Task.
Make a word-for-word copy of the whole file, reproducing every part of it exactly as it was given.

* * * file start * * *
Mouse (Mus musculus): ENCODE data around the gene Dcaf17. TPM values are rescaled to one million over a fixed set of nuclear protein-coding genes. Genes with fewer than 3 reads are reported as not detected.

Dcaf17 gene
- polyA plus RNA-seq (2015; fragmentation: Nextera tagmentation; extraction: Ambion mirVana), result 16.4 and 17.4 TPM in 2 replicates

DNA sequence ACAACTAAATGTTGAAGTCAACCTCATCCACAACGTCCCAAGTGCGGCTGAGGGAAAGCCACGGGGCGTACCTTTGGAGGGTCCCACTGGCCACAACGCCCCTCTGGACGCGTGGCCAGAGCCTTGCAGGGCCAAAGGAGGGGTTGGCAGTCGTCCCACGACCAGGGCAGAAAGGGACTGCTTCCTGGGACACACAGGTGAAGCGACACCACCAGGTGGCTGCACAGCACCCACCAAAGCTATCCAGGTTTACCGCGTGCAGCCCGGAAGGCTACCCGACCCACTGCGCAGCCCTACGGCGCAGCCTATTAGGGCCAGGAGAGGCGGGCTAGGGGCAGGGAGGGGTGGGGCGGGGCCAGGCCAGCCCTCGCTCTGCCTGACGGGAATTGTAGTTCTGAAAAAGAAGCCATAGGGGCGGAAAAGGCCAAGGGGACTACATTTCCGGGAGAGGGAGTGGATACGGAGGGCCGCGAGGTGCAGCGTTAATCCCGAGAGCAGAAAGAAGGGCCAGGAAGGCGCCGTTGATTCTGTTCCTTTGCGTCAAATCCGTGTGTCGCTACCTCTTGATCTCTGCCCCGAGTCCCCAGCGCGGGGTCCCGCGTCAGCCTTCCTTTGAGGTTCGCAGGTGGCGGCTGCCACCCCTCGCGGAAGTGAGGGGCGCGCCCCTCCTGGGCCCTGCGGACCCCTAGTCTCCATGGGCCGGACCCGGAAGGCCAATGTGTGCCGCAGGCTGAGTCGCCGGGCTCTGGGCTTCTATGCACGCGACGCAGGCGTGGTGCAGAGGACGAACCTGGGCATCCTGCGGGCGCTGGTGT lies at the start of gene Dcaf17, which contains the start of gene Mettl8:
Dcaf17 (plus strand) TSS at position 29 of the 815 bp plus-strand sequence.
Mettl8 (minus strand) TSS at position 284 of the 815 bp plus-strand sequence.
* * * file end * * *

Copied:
Mouse (Mus musculus): ENCODE data around the gene Dcaf17. TPM values are rescaled to one million over a fixed set of nuclear protein-coding genes. Genes with fewer than 3 reads are reported as not detected.

Dcaf17 gene
- polyA plus RNA-seq (2015; fragmentation: Nextera tagmentation; extraction: Ambion mirVana), result 16.4 and 17.4 TPM in 2 replicates

DNA sequence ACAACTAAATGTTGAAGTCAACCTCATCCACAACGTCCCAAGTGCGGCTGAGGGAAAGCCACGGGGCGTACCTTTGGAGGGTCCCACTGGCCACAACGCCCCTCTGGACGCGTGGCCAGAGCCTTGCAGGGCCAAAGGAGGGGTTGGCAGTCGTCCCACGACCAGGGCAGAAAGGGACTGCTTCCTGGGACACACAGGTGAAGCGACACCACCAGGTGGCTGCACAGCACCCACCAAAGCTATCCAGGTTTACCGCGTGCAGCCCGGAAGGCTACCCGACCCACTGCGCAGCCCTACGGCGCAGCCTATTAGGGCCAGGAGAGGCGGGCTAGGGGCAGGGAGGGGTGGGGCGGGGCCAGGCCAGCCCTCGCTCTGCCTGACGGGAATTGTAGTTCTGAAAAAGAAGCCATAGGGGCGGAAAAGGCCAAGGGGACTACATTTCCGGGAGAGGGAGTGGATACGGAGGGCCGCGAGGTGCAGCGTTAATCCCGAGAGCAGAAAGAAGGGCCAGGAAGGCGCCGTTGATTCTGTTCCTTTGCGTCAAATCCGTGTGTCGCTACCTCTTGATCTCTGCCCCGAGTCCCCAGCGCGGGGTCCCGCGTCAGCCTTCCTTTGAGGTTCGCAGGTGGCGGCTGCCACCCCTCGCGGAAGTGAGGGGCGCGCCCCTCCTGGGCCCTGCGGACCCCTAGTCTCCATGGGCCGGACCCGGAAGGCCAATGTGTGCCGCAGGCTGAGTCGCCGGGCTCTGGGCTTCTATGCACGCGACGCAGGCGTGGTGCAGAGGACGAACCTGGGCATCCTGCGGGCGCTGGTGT lies at the start of gene Dcaf17, which contains the start of gene Mettl8:
Dcaf17 (plus strand) TSS at position 29 of the 815 bp plus-strand sequence.
Mettl8 (minus strand) TSS at position 284 of the 815 bp plus-strand sequence.